Middlesex

Middlesex

4.01 (595,264 ratings by Goodreads)
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Description

""I was born twice: first, as a baby girl, on a remarkably smogless Detroit day of January 1960; and then again, as a teenage boy, in an emergency room near Petoskey, Michigan, in August of l974. . . My birth certificate lists my name as Calliope Helen Stephanides. My most recent driver's license...records my first name simply as Cal.""

So begins the breathtaking story of Calliope Stephanides and three generations of the Greek-American Stephanides family who travel from a tiny village overlooking Mount Olympus in Asia Minor to Prohibition-era Detroit, witnessing its glory days as the Motor City, and the race riots of l967, before they move out to the tree-lined streets of suburban Grosse Pointe, Michigan. To understand why Calliope is not like other girls, she has to uncover a guilty family secret and the astonishing genetic history that turns Callie into Cal, one of the most audacious and wondrous narrators in contemporary fiction. Lyrical and thrilling, "Middlesex "is an exhilarating reinvention of the American epic.

"Middlesex "is the winner of the 2003 Pulitzer Prize for Fiction.
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Product details

  • Paperback | 628 pages
  • 106 x 174 x 26mm | 281g
  • English
  • 0312991738
  • 9780312991739
  • 87,060

Review Text

"Part Tristram Shandy, part Ishmael, part Holden Caulfield, Cal is a wonderfully engaging narrator. . . A deeply affecting portrait of one family's tumultuous engagement with the American twentieth century." -The New York Times

"Expansive and radiantly generous. . . Deliriously American." -The New York Times Book Review (cover review)

"A towering achievement. . . . [Eugenides] has emerged as the great American writer that many of us suspected him of being." -Los Angeles Times Book Review (cover review)

"A big, cheeky, splendid novel. . . it goes places few narrators would dare to tread. . . lyrical and fine." -The Boston Globe

"An epic. . . This feast of a novel is thrilling in the scope of its imagination and surprising in its tenderness." -People

"Unprecedented, astounding. . . . The most reliably American story there is: A son of immigrants finally finds love after growing up feeling like a freak." -San Francisco Chronicle Book Review

"Middlesex is about a hermaphrodite in the way that Thomas Wolfe's Look Homeward, Angel is about a teenage boy. . . A novel of chance, family, sex, surgery, and America, it contains multitudes." -Men's Journal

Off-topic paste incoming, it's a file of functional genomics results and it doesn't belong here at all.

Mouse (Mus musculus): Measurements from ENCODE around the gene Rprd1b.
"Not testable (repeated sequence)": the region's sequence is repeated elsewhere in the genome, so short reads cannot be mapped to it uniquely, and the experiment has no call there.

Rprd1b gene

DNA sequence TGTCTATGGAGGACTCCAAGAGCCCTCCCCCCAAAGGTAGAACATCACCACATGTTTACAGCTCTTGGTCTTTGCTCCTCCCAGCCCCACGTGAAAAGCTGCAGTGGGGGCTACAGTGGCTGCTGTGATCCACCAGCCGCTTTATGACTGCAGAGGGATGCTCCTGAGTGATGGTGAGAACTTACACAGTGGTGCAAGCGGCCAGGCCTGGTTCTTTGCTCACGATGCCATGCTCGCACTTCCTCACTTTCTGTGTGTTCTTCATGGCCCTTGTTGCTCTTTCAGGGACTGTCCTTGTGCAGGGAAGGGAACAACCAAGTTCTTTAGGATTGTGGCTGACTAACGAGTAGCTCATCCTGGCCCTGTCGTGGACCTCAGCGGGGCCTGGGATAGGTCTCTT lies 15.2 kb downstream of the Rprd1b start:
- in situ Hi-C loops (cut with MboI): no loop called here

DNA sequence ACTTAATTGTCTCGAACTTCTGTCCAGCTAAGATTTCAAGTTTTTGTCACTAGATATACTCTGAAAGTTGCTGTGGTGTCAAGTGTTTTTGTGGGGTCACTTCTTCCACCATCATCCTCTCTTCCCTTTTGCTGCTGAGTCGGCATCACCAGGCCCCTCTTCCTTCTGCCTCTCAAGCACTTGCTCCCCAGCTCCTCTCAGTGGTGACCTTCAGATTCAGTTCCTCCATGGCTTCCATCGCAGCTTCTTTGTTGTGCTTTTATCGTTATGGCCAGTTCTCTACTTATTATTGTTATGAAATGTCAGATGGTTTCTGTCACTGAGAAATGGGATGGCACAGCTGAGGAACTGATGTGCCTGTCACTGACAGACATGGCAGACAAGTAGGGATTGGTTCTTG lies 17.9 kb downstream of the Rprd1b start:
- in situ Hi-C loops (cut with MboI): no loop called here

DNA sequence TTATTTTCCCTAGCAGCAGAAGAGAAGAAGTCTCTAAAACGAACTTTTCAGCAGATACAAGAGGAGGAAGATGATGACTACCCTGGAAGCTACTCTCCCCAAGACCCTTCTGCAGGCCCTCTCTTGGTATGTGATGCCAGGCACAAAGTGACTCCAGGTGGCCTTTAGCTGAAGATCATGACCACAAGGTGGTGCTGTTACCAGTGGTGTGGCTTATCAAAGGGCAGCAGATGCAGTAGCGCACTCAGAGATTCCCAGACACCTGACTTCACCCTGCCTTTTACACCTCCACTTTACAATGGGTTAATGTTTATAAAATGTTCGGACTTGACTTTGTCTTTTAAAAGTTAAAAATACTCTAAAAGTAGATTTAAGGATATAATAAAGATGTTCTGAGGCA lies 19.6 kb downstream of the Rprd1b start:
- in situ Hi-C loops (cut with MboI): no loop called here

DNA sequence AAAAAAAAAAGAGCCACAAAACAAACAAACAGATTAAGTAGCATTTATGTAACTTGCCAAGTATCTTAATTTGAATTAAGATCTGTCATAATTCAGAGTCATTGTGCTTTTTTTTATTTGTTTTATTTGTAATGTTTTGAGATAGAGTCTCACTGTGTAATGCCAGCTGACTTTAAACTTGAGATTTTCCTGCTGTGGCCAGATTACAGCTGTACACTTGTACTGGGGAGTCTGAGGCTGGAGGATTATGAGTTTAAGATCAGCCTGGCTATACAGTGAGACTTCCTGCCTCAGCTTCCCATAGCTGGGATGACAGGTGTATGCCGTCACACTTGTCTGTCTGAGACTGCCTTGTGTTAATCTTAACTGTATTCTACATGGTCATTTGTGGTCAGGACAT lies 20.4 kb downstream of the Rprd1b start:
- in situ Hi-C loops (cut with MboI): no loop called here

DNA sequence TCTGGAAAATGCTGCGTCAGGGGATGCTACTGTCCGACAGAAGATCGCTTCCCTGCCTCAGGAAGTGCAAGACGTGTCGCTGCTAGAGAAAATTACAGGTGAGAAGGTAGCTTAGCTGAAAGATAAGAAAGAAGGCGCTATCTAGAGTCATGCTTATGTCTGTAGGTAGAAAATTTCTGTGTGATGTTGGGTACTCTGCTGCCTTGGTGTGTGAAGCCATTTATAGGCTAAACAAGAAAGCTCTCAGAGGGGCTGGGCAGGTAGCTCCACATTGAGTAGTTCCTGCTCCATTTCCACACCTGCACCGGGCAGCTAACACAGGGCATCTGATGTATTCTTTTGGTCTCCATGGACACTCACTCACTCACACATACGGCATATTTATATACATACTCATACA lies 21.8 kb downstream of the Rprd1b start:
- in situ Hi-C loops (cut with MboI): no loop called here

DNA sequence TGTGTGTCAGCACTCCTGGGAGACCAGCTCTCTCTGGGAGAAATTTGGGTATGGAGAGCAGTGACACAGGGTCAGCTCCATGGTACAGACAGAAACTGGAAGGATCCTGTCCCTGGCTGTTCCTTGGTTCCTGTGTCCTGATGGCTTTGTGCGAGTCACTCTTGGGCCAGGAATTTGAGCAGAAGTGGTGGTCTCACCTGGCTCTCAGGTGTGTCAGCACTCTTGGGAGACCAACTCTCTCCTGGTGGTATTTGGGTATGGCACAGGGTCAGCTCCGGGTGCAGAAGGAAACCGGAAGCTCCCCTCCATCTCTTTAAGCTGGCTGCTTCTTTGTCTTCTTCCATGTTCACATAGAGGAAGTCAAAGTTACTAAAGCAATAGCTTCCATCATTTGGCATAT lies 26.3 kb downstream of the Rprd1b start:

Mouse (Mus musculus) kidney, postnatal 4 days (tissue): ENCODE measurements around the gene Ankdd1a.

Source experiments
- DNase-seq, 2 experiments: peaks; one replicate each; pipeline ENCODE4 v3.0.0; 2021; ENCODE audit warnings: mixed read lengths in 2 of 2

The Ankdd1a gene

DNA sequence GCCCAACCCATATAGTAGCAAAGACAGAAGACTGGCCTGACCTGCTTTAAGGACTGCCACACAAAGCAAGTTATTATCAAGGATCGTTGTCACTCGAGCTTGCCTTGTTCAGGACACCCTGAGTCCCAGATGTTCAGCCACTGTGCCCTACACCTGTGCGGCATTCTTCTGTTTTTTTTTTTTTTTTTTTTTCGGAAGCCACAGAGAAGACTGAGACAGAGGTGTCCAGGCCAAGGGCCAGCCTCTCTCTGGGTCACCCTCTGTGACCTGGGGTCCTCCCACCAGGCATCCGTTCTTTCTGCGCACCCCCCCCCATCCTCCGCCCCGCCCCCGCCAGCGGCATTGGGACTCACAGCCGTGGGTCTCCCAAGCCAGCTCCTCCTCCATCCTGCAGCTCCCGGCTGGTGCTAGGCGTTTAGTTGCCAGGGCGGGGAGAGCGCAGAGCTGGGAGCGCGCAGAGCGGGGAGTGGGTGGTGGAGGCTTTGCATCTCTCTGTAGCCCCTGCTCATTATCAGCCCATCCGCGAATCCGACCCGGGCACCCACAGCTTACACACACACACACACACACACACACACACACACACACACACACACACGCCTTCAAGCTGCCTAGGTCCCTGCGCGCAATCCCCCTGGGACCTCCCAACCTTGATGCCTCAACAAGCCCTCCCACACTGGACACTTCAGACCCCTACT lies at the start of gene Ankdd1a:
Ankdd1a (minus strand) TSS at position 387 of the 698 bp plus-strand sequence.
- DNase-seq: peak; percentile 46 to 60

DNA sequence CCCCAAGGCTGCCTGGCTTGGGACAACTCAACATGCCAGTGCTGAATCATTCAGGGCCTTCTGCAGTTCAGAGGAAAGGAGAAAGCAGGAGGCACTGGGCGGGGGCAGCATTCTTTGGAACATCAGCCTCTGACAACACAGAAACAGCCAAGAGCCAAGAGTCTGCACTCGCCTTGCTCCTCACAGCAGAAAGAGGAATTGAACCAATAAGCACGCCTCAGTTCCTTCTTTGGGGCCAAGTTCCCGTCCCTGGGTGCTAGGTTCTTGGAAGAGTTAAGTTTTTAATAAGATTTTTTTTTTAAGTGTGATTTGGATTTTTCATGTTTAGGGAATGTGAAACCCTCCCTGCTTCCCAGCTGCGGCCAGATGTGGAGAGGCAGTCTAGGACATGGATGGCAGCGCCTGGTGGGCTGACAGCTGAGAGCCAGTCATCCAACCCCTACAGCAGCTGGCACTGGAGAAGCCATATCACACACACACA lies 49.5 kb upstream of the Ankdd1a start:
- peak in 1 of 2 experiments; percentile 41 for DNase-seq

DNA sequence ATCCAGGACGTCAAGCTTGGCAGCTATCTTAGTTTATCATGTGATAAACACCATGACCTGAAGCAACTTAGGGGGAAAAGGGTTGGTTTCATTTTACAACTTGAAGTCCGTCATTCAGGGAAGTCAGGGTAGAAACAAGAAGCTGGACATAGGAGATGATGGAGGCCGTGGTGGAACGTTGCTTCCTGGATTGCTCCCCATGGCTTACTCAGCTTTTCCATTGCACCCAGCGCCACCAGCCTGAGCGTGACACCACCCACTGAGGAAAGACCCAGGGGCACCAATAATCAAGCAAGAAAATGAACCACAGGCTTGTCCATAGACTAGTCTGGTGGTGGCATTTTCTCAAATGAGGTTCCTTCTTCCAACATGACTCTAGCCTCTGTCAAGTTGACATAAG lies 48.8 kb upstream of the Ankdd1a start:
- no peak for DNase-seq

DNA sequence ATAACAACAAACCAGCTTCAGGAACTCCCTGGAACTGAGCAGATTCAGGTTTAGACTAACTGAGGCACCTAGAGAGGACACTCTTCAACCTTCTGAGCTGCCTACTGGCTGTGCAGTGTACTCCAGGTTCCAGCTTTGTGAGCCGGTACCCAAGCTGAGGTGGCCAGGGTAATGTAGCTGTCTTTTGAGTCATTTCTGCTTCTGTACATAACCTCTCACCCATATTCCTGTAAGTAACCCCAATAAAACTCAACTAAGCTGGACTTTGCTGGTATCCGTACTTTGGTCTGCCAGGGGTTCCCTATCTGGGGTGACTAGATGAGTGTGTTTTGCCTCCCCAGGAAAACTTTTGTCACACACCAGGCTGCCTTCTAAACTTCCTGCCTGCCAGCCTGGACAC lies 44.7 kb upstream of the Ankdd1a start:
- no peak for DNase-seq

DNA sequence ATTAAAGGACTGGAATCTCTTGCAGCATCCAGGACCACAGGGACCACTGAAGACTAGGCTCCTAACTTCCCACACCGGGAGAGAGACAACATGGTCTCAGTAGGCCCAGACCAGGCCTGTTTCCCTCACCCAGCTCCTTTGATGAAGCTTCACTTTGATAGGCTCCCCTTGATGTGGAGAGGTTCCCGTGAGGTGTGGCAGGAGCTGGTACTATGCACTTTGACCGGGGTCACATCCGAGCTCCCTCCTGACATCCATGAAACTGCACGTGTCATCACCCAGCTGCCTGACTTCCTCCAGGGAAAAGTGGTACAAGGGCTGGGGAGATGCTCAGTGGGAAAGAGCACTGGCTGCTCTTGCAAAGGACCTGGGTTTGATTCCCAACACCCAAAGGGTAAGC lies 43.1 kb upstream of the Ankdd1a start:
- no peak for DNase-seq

"Wildly imaginative. . . frequently hilarious and touching." -USA Today
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About Jeffrey Eugenides

Eugenides, Jeffrey
Jeffrey Eugenides was born in Detroit and attended Brown and Stanford Universities. His first novel, The Virgin Suicides, was published by FSG to great acclaim in 1993, and he has received numerous awards for his work. In 2003, he received the Pulitzer Prize for his novel Middlesex (FSG, 2002), which was also a finalist for the National Book Critics Circle Award, the International IMPAC Dublin Literary Award, and France's Prix Médicis. The Marriage Plot (FSG, 2011) was a finalist for the National Book Critics Circle Award, and won both the Prix Fitzgerald and the Madame Figaro Literary Prize. His collection of short stories, Fresh Complaint, is from FSG (2017). Eugenides is a professor of creative writing in the Lewis Center for the Arts at Princeton.
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Rating details

595,264 ratings
4.01 out of 5 stars
5 40% (238,843)
4 34% (199,948)
3 17% (101,490)
2 6% (33,863)
1 4% (21,120)

Our customer reviews

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by Cait Dubh
This novel is the story of a girl who grows up to be man, a condition the author calls "middlesex". Cal, the narrator, intertwines his story (the story of a hermaphrodite living as a man despite being raised as a woman) with stories of incest, immigration, politics, coming of age. Eugenides, seemingly effortlessly, has a remarkable way of twisting his narrative into "an uproarious epic, at once funny and sad, about misplaced identities and family secrets" (Michiko Kakutani, The New York Times).show more
by Elena Fofiu
This is one of the best books I have read in a long while. Providing a deep, almost personal, viewpoint into history, as well as an intriguing plot, Eugenides does not belittle the reader, making this very enjoyable. Narrated by the effervescent and probably most unique narrator I have ever come across, this book is not one to be missed.show more
by Blake
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